Common Camas

Camas leichtlinii

Common Camas

Attracts: Butterflies & bees, including the Yellow Faced Bumblebee (Bombus vosnesenskii).

Columbia Lewisia

Lewisia columbiana

Columbia Lewisia

Attracts: Butterflies & bees.

Coastal Strawberry

Fragaria chiloensis

Coastal Strawberry

Attracts: Butterflies (including Sara Orangetips), birds

Broadleaf Stonecrop

Sedum Spathifolium

Broadleaf Stonecrop

Attracts: birds, bees and butterflies. Is a larval plant for the Brown Elfin butterfly.

Blue–eyed Grass

Sisyrinchium idahoense

Blue–eyed Grass

Songbirds eat the seeds.

Native Plants for a Mixed Sun/Shade Garden

Red Columbine

Aquilegia formosa

Red Columbine

Attracts: Attracts bees, hummingbirds and Swallowtail butterflies (such as Anise, Western Tiger and Pale Swallowtails)

Kinnikinnick

Arctostaphylos uva-ursi

Kinnikinnick

Attracts birds (hummingbirds to nectar, other birds to berries), bees, and butterflies (is a larval host to Brown Elfin and Hoary Elfin butterflies)

Early Blue Violet

Viola adunca

Early Blue Violet

Is a host plant to threatened Oregon Silverspot butterfly. Also host to Mormon Fritillary, Great Spangled Fritillary and Hydaspe Fritillary

Thrift

Armeria maritima

Thrift

Hands down, the cutest plant on the Pollinator Pathway. Attracts hummingbirds, bees, moths and butterflies

Yarrow

Achillea millefolium

Yarrow

Attracts: Birds, bees and butterflies (is a known host plant for the Painted Lady butterfly)

Sword Fern

Polystichum munitum

Sword Fern

Provides nest materials for birds and small mammals.

Trillium

Trillium ovatum

Trillium

Attracts bees, especially bumblebees.

Wood Sorrel

Oxalis oregana

Wood Sorrel

Oxalis oregana’s tiny white flowers attract native bees and butterflies.

Coastal Strawberry

Fragaria chiloensis

Coastal Strawberry

Attracts: Butterflies (including Sara Orangetips), birds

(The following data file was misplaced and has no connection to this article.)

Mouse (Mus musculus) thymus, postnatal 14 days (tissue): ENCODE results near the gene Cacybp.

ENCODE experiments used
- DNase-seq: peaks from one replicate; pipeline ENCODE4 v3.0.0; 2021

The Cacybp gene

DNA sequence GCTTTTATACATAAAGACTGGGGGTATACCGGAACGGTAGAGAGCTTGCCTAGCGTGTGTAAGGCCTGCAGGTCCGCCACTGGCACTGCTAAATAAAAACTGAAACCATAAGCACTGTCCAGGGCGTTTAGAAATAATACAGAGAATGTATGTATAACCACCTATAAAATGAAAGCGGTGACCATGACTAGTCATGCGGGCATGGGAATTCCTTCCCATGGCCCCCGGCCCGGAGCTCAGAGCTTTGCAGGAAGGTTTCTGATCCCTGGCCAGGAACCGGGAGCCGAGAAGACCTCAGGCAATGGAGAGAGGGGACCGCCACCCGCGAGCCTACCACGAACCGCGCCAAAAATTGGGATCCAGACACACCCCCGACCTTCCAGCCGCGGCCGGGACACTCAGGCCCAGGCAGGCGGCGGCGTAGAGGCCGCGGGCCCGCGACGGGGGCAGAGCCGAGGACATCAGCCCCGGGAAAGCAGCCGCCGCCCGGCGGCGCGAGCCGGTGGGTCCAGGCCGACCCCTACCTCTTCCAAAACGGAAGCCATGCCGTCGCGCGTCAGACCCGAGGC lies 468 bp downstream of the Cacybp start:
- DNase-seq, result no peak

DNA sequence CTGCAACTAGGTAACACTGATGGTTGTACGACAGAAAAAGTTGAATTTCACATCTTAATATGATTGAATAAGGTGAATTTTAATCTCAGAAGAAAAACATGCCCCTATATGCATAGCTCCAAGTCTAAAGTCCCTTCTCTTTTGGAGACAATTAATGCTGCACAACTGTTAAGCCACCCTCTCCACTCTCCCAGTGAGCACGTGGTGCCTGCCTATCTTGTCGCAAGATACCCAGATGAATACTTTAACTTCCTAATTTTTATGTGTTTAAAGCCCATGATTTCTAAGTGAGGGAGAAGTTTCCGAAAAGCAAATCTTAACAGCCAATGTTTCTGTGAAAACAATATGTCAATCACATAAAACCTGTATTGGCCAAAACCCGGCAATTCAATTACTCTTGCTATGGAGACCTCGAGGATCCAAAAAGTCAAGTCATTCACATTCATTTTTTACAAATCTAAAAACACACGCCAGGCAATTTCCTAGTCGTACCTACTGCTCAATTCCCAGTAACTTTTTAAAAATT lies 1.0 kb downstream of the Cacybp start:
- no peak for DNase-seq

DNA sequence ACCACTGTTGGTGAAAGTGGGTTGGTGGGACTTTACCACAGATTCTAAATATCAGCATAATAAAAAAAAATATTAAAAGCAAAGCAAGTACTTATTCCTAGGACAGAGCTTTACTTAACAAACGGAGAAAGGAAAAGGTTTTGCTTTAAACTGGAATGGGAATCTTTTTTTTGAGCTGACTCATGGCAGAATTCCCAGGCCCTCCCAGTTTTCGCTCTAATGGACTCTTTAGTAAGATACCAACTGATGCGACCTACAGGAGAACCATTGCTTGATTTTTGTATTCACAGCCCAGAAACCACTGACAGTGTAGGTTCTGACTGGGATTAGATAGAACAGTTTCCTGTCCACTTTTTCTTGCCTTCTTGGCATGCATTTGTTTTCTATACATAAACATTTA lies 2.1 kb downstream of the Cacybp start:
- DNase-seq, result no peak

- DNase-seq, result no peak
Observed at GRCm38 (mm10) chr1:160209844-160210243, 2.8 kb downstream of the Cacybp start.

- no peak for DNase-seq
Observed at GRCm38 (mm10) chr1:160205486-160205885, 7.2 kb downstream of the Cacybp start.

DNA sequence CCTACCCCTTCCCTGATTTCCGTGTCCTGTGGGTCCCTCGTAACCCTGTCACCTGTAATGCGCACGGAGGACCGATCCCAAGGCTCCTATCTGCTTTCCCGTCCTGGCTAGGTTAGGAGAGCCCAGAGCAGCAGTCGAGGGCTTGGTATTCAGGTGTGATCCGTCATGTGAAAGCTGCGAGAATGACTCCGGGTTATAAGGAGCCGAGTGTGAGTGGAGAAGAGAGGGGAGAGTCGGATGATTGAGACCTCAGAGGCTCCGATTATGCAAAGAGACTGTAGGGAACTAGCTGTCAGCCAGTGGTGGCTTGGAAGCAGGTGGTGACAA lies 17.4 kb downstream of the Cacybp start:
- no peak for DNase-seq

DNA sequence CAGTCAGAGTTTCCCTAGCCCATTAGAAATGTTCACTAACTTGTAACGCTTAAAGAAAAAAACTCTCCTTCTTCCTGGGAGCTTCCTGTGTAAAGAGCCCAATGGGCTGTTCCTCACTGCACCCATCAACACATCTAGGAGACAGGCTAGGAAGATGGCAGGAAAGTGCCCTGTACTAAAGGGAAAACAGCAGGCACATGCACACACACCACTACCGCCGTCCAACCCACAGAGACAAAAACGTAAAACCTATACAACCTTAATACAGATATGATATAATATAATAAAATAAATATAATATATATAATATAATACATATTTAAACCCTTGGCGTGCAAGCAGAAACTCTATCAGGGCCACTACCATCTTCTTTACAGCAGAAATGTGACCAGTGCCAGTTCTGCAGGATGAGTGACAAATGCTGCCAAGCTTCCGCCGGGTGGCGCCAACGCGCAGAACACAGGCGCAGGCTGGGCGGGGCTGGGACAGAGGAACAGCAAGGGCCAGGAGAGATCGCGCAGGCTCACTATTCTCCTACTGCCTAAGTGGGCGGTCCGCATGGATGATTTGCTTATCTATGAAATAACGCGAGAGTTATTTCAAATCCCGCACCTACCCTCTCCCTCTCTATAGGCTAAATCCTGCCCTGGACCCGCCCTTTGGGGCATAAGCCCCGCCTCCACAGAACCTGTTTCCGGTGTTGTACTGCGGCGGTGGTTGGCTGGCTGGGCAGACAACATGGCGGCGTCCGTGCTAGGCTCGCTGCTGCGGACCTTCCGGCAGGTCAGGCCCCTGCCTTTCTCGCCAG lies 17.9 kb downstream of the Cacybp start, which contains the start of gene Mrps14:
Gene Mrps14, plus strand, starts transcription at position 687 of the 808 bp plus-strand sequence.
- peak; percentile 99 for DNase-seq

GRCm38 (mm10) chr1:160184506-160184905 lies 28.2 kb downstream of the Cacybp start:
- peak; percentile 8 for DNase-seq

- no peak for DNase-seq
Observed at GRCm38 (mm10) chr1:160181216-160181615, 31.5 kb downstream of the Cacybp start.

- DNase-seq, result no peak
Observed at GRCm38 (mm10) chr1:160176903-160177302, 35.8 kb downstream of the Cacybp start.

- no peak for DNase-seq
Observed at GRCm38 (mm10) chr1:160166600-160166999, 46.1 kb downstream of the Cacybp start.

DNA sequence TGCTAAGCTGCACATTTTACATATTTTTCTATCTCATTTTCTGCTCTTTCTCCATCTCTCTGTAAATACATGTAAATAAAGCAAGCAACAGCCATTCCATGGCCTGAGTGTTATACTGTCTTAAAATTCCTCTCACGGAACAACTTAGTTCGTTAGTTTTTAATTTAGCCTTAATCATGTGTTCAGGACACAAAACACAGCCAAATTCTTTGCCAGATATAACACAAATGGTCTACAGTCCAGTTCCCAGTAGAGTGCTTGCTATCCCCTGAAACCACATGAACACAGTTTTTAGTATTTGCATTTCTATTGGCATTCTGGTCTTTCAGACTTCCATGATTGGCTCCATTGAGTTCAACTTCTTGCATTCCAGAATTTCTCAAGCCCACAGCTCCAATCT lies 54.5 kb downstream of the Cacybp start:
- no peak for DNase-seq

Low Oregon Grape

Mahonia nervosa

Low Oregon Grape

Attracts birds (such as robins, juncos, and waxwings), many bees (including Orchard Mason bees and bumblebees) and butterflies (such as Painted Lady and Brown Elfin).

Native Plants for a Shade Garden

Sword Fern

Polystichum munitum

Sword Fern

Provides nest materials for birds and small mammals.

Trillium

Trillium ovatum

Trillium

Attracts bees, especially bumblebees.

Wood Sorrel

Oxalis oregana

Wood Sorrel

Oxalis oregana’s tiny white flowers attract native bees and butterflies.

Low Oregon Grape

Mahonia nervosa

Low Oregon Grape

Attracts birds (such as robins, juncos, and waxwings), many bees (including Orchard Mason bees and bumblebees) and butterflies (such as Painted Lady and Brown Elfin).

Deer Fern

Blechum Spicant

Deer Fern

Deer fern are pollinated by the wind, not insects, but are great for wildlife-birds and small mammals use them in their nests.

Non-Native Plants for a Mixed Sun/Shade Garden

‘Wick war flame’ Heather

Calluna vulgaris ‘Wick war flame’

‘Wick war flame’ Heather

Attracts bees.

‘Firefly’ Heather

Calluna vulgaris ‘Firefly’

‘Firefly’ Heather

Attracts: bees.

English Lavender

Lavandula angustifolia

English Lavender

Attracts: bees, butterflies (including Western Tiger Swallowtail)

Blue Columbine

Aquilegia alpina

Blue Columbine

Attracts bees, hummingbirds and many Swallowtail butterflies

‘Autumn Joy’ Sedum

Sedum spectabile ‘Autumn Joy’

‘Autumn Joy’ Sedum

Attracts bees and butterflies.

Non-Native Plants for a Shade Garden

Hellebore

Helleborus

Hellebore

Attracts: bees

Non-Native Plants for a Sun Garden

Sage

Salvia nemerosa

Sage

Attracts bees

Purple Coneflower

Echinacea purpurea

Purple Coneflower

Attracts bees

‘Wick war flame’ Heather

Calluna vulgaris ‘Wick war flame’

‘Wick war flame’ Heather

Attracts bees.

‘Firefly’ Heather

Calluna vulgaris ‘Firefly’

‘Firefly’ Heather

Attracts: bees.

English Lavender

Lavandula angustifolia

English Lavender

Attracts: bees, butterflies (including Western Tiger Swallowtail)

Blue Columbine

Aquilegia alpina

Blue Columbine

Attracts bees, hummingbirds and many Swallowtail butterflies

‘Autumn Joy’ Sedum

Sedum spectabile ‘Autumn Joy’

‘Autumn Joy’ Sedum

Attracts bees and butterflies.